SAN FRANCISCO – Conditions are improving for miners who dig the ore that’s processed into tin, tungsten and tantalum for smartphones and other electronics, though some still face interference from armed groups. But slumping demand and depressed prices for those minerals have driven many workers — nearly 240,000 people — to dig instead for gold that’s used in electronics, jewelry and other consumer products sold by Western companies.
Armed groups hold sway over mining sites where nearly two-thirds of Congo’s gold miners ply their trade. There, under threat of violence, workers are often forced to pay illegal “taxes” that support corrupt army units, rebel groups or unauthorized militias. Sometimes they’re conscripted into forced labor.
More often than not, the gun-toting groups are units of the Congolese army, known as the FARDC.
International Peace Information Service (IPIS) researcher Ken Matthysen, who co-authored the new report, estimates the vast majority of Congolese gold is exported outside legal channels. He said it’s smuggled into neighboring countries to disguise the true source, and then often exported to the United Arab Emirates.
Industry officials say gold is extremely difficult to trace through layers of wholesalers, refiners and other middlemen. They also blame ongoing civil unrest in the DRC.
Human rights groups also persuaded the U.S. Congress to address the issue in the 2010 financial reform bill known as the Dodd-Frank Act. One section of the law requires corporations to file annual reports showing what they’ve done to determine if they’re using tin, tungsten, tantalum or gold from Congo or neighboring countries.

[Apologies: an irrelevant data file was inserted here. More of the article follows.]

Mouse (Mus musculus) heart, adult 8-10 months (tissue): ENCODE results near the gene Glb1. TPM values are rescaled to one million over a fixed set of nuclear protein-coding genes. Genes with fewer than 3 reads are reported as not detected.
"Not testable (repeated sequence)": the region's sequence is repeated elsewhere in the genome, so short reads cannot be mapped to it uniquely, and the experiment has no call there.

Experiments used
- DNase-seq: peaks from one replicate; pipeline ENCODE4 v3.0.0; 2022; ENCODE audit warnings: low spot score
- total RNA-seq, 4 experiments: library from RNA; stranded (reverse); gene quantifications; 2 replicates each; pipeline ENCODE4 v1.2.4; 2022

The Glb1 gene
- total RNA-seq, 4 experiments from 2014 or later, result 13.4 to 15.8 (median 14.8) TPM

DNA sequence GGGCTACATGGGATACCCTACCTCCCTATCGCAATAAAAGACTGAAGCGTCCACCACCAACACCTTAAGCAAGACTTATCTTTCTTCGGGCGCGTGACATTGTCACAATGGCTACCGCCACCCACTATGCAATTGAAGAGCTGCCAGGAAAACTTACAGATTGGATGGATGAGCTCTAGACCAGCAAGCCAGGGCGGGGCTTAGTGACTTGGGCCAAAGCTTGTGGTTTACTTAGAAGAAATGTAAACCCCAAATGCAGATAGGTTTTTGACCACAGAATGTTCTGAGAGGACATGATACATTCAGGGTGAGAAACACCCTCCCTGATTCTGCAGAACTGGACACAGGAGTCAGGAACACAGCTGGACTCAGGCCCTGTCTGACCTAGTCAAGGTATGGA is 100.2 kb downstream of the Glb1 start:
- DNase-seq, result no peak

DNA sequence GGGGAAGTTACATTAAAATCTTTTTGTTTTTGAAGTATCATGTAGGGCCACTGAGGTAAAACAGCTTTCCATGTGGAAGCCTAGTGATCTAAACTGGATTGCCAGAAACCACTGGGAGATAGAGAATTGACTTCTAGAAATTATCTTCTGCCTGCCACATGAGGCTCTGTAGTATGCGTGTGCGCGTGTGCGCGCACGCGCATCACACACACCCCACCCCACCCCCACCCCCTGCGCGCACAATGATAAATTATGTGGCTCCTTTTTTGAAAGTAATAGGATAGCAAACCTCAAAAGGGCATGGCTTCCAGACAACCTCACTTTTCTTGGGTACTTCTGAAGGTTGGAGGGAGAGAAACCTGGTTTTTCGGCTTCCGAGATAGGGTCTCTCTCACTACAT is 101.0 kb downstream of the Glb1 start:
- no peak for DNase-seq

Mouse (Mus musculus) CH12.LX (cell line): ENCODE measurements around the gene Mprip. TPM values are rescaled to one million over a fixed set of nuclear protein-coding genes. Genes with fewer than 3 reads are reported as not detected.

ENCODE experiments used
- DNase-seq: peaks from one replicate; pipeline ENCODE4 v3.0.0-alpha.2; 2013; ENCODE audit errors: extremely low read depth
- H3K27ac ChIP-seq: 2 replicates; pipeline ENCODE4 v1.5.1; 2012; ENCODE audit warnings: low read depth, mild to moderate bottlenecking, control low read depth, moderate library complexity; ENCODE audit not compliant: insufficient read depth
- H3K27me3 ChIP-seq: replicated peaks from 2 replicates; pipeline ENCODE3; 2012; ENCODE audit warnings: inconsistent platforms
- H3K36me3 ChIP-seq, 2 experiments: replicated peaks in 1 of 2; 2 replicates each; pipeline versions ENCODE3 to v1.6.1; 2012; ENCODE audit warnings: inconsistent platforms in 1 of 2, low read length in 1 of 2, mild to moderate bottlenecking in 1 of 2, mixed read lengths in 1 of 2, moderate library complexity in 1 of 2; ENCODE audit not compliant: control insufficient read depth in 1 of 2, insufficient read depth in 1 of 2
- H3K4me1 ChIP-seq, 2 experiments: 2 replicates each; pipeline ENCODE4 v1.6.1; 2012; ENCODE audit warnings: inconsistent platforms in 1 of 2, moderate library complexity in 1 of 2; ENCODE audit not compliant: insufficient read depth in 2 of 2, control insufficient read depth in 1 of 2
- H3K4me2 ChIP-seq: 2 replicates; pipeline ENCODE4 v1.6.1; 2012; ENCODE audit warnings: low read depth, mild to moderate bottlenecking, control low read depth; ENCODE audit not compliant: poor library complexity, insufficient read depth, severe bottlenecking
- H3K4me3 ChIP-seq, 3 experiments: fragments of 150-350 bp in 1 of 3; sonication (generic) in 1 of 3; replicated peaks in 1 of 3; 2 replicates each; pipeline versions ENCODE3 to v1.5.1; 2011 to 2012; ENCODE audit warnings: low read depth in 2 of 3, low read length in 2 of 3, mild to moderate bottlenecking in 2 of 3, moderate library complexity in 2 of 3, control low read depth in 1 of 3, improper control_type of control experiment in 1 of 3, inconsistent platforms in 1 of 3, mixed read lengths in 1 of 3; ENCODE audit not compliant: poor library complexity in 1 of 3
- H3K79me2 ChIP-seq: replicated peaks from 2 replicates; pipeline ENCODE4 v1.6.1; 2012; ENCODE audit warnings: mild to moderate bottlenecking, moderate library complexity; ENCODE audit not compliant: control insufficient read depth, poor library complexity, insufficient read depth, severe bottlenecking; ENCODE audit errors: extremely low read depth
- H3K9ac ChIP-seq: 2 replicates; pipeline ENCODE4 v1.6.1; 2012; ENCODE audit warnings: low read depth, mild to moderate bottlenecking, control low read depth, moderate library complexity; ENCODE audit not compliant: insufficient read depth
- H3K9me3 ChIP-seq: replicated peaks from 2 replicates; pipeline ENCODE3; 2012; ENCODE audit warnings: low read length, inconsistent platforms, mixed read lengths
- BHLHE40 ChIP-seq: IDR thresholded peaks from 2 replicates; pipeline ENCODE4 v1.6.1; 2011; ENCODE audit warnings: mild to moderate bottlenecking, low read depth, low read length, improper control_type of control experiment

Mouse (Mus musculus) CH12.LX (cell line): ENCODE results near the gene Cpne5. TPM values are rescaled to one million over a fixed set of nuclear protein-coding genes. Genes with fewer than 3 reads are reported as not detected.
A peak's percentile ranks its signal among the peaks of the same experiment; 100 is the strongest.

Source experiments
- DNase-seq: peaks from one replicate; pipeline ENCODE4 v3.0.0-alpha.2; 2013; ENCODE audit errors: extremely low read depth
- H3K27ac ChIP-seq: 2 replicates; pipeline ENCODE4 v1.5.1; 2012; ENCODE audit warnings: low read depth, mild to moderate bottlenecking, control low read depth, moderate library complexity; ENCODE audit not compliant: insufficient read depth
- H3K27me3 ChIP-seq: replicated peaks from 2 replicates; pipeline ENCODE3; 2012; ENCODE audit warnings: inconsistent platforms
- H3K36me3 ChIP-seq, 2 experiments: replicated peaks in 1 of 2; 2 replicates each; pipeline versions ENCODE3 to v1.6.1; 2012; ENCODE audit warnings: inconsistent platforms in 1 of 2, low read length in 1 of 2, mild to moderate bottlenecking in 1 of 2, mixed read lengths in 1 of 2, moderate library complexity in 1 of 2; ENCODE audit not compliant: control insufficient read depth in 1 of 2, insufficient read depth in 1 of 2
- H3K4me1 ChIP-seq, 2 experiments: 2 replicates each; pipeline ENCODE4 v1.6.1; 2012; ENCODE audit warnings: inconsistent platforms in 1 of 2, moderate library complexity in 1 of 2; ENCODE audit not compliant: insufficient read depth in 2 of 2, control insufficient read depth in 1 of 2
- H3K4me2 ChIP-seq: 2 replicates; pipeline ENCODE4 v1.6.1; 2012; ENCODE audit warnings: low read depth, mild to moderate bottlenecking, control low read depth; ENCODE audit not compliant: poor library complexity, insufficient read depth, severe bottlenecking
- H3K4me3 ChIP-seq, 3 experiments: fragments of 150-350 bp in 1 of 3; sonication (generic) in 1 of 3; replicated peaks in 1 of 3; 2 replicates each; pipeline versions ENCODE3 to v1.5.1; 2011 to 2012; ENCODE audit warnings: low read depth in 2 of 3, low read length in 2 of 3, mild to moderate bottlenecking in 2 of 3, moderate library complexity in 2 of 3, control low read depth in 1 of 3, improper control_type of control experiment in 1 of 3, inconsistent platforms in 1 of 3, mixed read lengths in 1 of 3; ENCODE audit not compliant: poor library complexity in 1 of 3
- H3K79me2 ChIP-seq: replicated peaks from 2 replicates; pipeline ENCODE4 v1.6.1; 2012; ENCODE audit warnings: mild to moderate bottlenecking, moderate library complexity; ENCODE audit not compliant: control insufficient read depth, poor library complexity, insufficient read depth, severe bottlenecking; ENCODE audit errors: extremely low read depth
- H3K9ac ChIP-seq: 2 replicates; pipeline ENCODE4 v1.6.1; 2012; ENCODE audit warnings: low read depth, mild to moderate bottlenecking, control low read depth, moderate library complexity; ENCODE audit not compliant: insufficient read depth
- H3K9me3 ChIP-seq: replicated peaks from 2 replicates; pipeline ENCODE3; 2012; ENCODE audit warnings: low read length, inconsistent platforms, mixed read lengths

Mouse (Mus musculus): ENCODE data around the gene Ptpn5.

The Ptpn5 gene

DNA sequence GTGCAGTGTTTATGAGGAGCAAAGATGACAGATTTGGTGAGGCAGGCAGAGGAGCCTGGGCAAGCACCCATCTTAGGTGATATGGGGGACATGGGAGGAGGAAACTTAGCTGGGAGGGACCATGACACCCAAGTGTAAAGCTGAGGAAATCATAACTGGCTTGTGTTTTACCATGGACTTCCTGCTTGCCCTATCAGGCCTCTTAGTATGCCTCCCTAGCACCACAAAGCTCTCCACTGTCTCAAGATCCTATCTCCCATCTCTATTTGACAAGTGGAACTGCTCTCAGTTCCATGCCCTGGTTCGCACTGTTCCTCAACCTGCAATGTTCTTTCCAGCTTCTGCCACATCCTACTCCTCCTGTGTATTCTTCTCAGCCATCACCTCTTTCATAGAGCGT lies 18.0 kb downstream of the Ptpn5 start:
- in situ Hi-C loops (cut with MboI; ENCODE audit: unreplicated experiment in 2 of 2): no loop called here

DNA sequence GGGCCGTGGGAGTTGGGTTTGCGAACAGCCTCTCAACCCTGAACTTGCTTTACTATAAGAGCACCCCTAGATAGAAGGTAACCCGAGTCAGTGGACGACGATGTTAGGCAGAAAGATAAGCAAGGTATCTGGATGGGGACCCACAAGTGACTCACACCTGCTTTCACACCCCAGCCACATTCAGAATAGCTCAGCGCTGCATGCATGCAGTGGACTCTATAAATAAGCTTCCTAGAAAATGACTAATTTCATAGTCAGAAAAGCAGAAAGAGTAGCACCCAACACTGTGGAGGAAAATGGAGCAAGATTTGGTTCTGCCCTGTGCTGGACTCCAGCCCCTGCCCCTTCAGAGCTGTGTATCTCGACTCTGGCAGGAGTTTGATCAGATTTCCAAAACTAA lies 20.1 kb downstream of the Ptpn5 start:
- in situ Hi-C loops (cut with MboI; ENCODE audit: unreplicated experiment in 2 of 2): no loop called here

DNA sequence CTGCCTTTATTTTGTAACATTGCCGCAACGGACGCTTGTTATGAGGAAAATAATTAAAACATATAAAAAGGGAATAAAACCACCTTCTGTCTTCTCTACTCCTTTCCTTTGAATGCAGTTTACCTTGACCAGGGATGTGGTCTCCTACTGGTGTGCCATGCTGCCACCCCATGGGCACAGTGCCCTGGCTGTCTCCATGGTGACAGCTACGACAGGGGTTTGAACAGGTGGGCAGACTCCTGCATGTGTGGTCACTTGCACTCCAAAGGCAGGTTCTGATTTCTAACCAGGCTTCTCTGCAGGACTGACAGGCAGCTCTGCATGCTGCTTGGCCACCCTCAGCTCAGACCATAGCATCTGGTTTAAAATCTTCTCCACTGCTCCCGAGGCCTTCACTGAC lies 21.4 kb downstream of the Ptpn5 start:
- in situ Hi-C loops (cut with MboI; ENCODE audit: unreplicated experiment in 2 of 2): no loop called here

Though it’s been three years since the reporting requirement took effect, most companies say they’re unable to trace all the minerals they use, since metals usually travel through complex supply chains that include mines, regional wholesalers, refiners and independent component-makers.
Silicon Valley’s Intel is one of very few companies to claim conflict-free status for its microprocessors and chipsets, citing audits of smelters in its supply chain. But Intel says it can’t be sure about other products it sells that contain components made elsewhere.
Apple, which also requires its smelters to undergo audits, says it has no indication that any of its products contain minerals that benefit armed groups. But while Apple reports more information than most companies, it stops short of declaring its products “conflict-free” and says those audits may not be enough. Apple also does its own investigations, focusing particularly on gold because it’s susceptible to smuggling and weak oversight.
Activists don’t want U.S. companies to simply stop using minerals from Congo, because that would hurt miners and their families. But some wholesalers have turned to sources elsewhere. And while the number of artisanal miners working in Congo has remained stable, IPIS estimates about 80 percent, or 193,000 workers, are now digging for gold. They produce about 12 tons of gold each year, worth about $437 million when sold at local trading sites.
Meanwhile, about half the miners digging for tin, tungsten or tantalum ore in the Congo are working at sites covered by an industry inspection system. IPIS found 21 percent of 3T miners at sites under the control of armed groups. That’s a big improvement from 57 percent in 2010.
But experts say the “tag and trace” system used for tracking 3T ore isn’t perfect. U.N. advisers reported last year that 3T minerals were still being smuggled from Eastern Congo into Rwanda. They also found a black market for altered or counterfeit tags. A separate report by the Enough Project, a human rights group, found Congolese inspectors are poorly paid and susceptible to bribes.
Tantalum mines in eastern Congo are still vulnerable to violence, according to the Enough Project. Its report cited an incident in January 2016 when a group of Congolese soldiers fired on civilian miners in the town of Rubaya, injuring nine people.